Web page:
VOL. 129 | NO. 162 | Wednesday, August 20, 2014
Fullilove Calls Off Sales Tax Hike Try, Unions May Try
By Bill Dries
Memphis City Council member Janis Fullilove pulled the plug Tuesday, Aug. 19, on a proposed November referendum on a citywide half cent sales tax hike.
But she said municipal union leaders are pursuing a petition drive that could bring the question to the council and from there to the ballot.
The referendum ordinance was on the council’s agenda Tuesday for the second of three readings. Fullilove withdrew it citing an opinion from council attorney Allan Wade that there wasn’t enough time for final approval and to get the measure to the Election Commission in time to be on the Nov. 4 ballot.
Fullilove and the union leaders want to use revenue from the extra half cent on the sales tax rate to restore city government employee and retiree health insurance benefit cuts the council approved earlier this summer.
The council continues to hear from employees and retirees, predominantly firefighters and police officers and their spouses, at the end of their twice a month council sessions.
Council chairman Jim Strickland and vice chairman Myron Lowery, meanwhile, sent Memphis Mayor A C Wharton Jr. a letter asking him to be present for the comments and criticisms the council is hearing.
Wharton has said in the past that he has specifically not been at the council discussions and debate or the larger debate in council sessions because he met with employees and retirees before the council approved his proposal on health insurance benefits.
“It’s obvious there’s a lack of communication going on,” Strickland said.
“Citizens have come to us – all of us – saying where is the mayor,” Lowery added, a message he and Strickland put in writing and in person as they later met with Wharton.
When the council voted on the changes to health insurance coverage in June, Strickland said then that it was important for the mayor to be present for the decision.
Wharton was present in council chambers Tuesday for the first time.
The comments the council has heard at the end of its agenda since the decision feature some of the same critics from one meeting to the next. The comments at the end of Tuesday’s meetings went for an hour with several critics questioning the intelligence of the council and whether they understood the jobs of city employees.
One complained that council member Edmund Ford Jr. was showing her disrespect because he was “sitting with his profile to me.”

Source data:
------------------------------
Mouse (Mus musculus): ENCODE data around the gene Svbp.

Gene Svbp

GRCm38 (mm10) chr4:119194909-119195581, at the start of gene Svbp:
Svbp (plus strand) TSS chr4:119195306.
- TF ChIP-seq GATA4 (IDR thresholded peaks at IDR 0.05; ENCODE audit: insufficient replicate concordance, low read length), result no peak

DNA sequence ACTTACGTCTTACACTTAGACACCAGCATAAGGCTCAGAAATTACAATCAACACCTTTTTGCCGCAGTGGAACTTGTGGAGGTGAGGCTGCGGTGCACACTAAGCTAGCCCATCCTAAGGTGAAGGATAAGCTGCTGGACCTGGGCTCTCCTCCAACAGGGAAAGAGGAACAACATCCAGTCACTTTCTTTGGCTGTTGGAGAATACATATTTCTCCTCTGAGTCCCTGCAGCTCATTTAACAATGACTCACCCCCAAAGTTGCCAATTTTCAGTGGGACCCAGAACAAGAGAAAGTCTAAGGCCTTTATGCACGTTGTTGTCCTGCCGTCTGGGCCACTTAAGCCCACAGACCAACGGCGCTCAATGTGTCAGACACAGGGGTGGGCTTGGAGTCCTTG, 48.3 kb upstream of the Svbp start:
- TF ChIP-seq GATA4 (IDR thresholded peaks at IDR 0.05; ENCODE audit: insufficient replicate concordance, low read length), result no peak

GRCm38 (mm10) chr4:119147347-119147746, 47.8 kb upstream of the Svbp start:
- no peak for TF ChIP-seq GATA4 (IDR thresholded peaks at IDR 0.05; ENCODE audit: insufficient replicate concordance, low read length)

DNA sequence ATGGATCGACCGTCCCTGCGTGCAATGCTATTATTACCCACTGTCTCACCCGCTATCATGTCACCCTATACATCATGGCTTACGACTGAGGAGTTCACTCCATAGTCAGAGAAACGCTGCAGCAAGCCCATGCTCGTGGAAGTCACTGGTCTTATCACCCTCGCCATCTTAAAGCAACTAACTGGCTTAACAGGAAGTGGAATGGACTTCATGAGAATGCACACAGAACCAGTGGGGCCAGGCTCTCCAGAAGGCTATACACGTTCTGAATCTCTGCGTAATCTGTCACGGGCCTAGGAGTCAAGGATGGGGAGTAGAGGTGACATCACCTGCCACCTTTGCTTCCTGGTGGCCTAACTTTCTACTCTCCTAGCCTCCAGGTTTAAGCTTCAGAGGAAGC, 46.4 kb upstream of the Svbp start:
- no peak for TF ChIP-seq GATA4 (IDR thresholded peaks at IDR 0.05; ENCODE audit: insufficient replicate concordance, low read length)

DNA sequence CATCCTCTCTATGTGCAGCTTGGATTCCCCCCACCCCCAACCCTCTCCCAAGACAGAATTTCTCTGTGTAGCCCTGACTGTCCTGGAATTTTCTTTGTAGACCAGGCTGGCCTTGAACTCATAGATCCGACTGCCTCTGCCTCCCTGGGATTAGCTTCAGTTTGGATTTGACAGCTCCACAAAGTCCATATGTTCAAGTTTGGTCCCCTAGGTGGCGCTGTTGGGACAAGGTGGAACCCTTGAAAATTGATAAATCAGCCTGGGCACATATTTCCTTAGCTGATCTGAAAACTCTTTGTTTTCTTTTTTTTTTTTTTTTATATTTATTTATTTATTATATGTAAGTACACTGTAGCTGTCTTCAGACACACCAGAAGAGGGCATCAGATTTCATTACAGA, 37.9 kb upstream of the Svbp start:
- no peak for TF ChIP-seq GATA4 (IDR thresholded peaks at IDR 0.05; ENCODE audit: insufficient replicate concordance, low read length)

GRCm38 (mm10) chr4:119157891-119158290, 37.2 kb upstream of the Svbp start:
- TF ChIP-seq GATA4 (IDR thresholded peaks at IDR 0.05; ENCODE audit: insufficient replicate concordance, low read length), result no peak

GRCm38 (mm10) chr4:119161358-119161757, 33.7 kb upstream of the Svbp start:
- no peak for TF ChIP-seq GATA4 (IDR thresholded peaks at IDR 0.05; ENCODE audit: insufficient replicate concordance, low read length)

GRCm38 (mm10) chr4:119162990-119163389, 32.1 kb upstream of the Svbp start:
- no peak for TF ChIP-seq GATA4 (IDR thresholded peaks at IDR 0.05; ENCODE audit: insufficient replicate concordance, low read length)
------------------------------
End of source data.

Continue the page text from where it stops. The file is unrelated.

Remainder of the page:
Council member Lee Harris said the comments are less personal than they were at the outset. But he still questioned whether Strickland should caution citizens against remarking on “anything outside of actions by the (council) members … as council members.”
The council approved on the first of three readings an ordinance that adjusts the city’s policy on the investment of the city’s pension trust fund. The change would up the percentage of investments in real estate from five percent to 10 percent.
In other action Tuesday, council members approved the transfer of $3.5 million in construction period rent on the Pyramid from Bass Pro Shops to the city’s Housing and Community Development Division.
The council also voted down an $8.8 million contract between Memphis Light Gas and Water Division and David H. Elliot Construction Co. of Lexington, Ky. for electric construction.
The contract is for meeting federal NERC – North American Electric Reliability Corp. – standards for the reliability of the power grid.
Council members and the union representing utility employees didn’t like that the contract went to an out of town contractor.
The council approved $26.8 million in actuarial funding to the Memphis Light Gas and Water Division retirement and pension system for the 2014 plan year and another $13.3 million transfer from the utility common fund to pay MLGW’s annual OPEB – other post employment benefits – cost.
Third and final reading of council member Wanda Halbert’s ordinance creating community advisory councils to set priorities for a $14 million pool of capital funding among the seven single-member council districts was delayed to Sept. 16.